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Conferees settle differences with agriculture omnibus, drought relief bills

— UPDATED at 11:35 p.m. with House vote

With time to work dwindling, a conference committee working to reconcile agriculture bills came to an agreement on several appropriations and policy changes Saturday.

The conference committee report to HF3420 combines the omnibus agriculture and broadband supplemental finance and policy bill with one that would provide relief to farmers from the 2021 drought.

It was passed 69-64 by the House a few hours later. It now awaits Senate action.

“We’ve got a very strong, solid bill for the state of Minnesota on all the fronts for farmers, for agriculture, for rural broadband and the connectivity that’s become so important in our lives,” said Sen. Torrey Westrom (R-Elbow Lake), who sponsors the bill with Rep. Mike Sundin (DFL-Esko). “We can be, I think, proud as a conference committee to be a big piece of this policy and financing that will be moving forward.”

“It’s been somewhat of a longer journey than probably necessary, but I think we hit on all the points,” Sundin said. “Had we had more money, it would have been a little better bill.”

The combined total in new appropriations for agriculture, drought relief and broadband would be $50.9 million from the General Fund in the current biennium and $32.5 million in the next biennium.

Funding was a sticking point in deliberations, with the House looking for $60 million in new funding this biennium and the Senate proposal adding just $5 million. With guidance from Gov. Tim Walz and caucus leadership, a $7.5 million in additional agricultural spending was agreed upon.

Under the agreement, the Department of Agriculture would receive an additional $1.5 million in fiscal year 2022 and $6 million in fiscal year 2023. And $7.5 million would be added to the department’s base in the next biennium.

[MORE: View the spreadsheet]

Some of the new policies and programs would:

  • establish a cooperative grants program;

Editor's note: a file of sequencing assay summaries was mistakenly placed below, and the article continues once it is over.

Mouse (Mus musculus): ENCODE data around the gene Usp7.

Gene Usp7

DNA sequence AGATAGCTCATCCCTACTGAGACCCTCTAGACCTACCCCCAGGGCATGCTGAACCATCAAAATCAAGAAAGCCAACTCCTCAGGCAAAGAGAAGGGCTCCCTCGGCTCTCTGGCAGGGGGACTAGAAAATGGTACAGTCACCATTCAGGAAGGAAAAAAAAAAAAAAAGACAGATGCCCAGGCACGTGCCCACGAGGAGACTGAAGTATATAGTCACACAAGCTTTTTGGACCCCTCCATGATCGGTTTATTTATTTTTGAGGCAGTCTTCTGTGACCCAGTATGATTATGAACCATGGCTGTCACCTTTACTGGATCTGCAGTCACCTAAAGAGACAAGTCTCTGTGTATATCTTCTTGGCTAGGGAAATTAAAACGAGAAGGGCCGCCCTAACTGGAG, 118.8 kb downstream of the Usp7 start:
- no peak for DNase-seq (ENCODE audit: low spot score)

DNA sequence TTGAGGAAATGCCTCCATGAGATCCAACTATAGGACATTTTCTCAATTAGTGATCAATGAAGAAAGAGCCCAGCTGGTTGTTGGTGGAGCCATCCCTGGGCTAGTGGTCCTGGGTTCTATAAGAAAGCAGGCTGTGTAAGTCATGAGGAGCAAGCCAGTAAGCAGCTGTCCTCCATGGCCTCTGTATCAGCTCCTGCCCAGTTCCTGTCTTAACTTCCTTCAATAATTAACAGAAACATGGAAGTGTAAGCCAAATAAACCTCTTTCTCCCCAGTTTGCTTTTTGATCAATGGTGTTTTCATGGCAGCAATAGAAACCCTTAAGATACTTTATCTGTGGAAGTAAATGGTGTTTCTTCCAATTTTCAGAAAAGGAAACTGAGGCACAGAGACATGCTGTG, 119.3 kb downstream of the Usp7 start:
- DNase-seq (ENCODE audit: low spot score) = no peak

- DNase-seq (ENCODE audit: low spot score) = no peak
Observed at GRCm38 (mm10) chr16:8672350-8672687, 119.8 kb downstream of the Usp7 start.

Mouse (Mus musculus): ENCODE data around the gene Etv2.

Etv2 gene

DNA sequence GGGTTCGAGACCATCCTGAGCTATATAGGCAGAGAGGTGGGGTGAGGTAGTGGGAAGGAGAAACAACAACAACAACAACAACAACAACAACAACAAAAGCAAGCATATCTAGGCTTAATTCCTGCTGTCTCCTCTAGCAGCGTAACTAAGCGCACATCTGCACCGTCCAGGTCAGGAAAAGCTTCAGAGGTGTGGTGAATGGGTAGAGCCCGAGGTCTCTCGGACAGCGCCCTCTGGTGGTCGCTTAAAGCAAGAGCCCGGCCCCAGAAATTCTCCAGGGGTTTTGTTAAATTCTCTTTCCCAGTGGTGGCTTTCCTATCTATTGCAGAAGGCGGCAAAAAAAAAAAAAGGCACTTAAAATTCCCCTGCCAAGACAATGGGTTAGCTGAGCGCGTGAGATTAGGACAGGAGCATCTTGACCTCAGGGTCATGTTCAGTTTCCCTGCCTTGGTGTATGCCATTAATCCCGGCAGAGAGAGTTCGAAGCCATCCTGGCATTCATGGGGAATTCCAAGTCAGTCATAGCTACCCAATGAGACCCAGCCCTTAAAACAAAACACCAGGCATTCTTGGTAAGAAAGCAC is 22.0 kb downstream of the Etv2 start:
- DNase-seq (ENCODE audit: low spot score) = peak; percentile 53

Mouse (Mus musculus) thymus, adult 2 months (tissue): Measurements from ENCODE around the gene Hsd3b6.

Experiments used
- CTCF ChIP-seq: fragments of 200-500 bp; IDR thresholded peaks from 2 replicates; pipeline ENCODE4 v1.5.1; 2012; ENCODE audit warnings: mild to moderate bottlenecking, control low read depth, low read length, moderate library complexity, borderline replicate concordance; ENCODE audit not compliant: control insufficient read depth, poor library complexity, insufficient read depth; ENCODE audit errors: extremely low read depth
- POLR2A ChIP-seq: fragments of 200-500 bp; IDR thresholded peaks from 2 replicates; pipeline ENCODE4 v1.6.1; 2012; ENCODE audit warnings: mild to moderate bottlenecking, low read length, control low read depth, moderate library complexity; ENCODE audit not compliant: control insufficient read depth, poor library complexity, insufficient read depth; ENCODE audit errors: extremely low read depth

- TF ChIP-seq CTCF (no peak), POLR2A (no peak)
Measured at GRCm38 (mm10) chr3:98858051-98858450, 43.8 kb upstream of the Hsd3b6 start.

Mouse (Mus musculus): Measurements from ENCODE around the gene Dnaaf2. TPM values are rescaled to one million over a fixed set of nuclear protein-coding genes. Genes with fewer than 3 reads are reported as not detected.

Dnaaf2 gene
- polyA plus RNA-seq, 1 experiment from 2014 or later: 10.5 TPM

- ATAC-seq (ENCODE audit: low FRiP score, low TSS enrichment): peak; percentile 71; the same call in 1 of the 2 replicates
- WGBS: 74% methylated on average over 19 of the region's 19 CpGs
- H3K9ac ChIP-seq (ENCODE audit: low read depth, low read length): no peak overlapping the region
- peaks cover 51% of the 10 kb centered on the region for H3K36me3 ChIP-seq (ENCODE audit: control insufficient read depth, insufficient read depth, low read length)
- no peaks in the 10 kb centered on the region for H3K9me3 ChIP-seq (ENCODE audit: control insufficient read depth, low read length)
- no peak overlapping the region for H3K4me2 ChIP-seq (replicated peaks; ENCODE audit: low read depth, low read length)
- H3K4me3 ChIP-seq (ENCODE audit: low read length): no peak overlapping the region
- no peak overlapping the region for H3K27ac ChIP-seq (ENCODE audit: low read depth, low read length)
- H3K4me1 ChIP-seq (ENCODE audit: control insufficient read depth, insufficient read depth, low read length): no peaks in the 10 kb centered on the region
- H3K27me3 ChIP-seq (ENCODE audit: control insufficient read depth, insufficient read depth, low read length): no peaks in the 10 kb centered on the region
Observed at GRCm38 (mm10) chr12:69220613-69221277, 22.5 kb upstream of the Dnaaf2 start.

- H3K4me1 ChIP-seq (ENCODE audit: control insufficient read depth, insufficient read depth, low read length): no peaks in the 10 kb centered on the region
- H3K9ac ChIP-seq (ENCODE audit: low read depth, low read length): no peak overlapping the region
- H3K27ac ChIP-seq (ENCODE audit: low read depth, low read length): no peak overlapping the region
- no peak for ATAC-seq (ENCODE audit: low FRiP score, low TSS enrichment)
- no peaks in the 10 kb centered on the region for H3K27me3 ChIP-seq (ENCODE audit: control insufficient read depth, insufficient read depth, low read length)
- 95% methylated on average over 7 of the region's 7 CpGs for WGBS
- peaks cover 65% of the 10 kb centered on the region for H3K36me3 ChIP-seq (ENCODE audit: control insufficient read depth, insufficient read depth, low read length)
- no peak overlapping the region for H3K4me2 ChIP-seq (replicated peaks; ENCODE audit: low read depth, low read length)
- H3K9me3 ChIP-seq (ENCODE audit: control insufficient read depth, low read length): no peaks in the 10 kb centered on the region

• establish farm down payment assistance grants;
  • add a member with knowledge of cybersecurity to the Food Safety and Defense Task Force;
  • establish a soil health financial assistance pilot program; and
  • require several reports to the Legislature, including from the Grain Advisory Group.

[MORE: View the agriculture statutory changes]


Drought relief would finally come

The drought relief and disaster recovery bill (HF3420) was originally passed by the House 101-33 on March 10. A month later, a conference committee was formed to work out the differences between the House and Senate versions.

The committee finally agreed to an $18.4 million package. The Agriculture Department would receive $13.1 million to support farmers hit by the 2021 drought, with $5 million going to the Department of Natural Resources to replace drought-killed seedlings and $300,000 for resolving well interference.

Grants from the Agriculture Department would be offered to farmers or producers in counties designated as a primary natural disaster area from July 19, 2021 to Jan. 1, 2022, or in a contiguous county. Assistance would be available up to $7,500 per farmer based on expenses incurred and attested to in response to the drought.

Among agriculture appropriations, the Senate proposed $7 million in livestock and specialty crop grants, while the House was at $5.1 million. The agreement would appropriate $8.1 million.

Additionally, $2.5 million would be transferred to the Rural Finance Authority, $1.5 million to the Agriculture Emergency Fund and $1 million to the University of Minnesota for veterinary diagnostic laboratory equipment.


Broadband boost

Improving broadband access throughout the state would get a big boost. An appropriation of $25 million from the General Fund in fiscal year 2023 would be transferred to the Border-to-Border Broadband Fund.

The Department of Employment and Economic Development must also prepare a grant application to the U.S. Treasury Department, requesting that $60.7 million of Minnesota’s capital projects fund be allocated for broadband projects.

The total would fund a lower population density pilot program to provide broadband to unserved and underserved areas, as well as a broadband line extension program.

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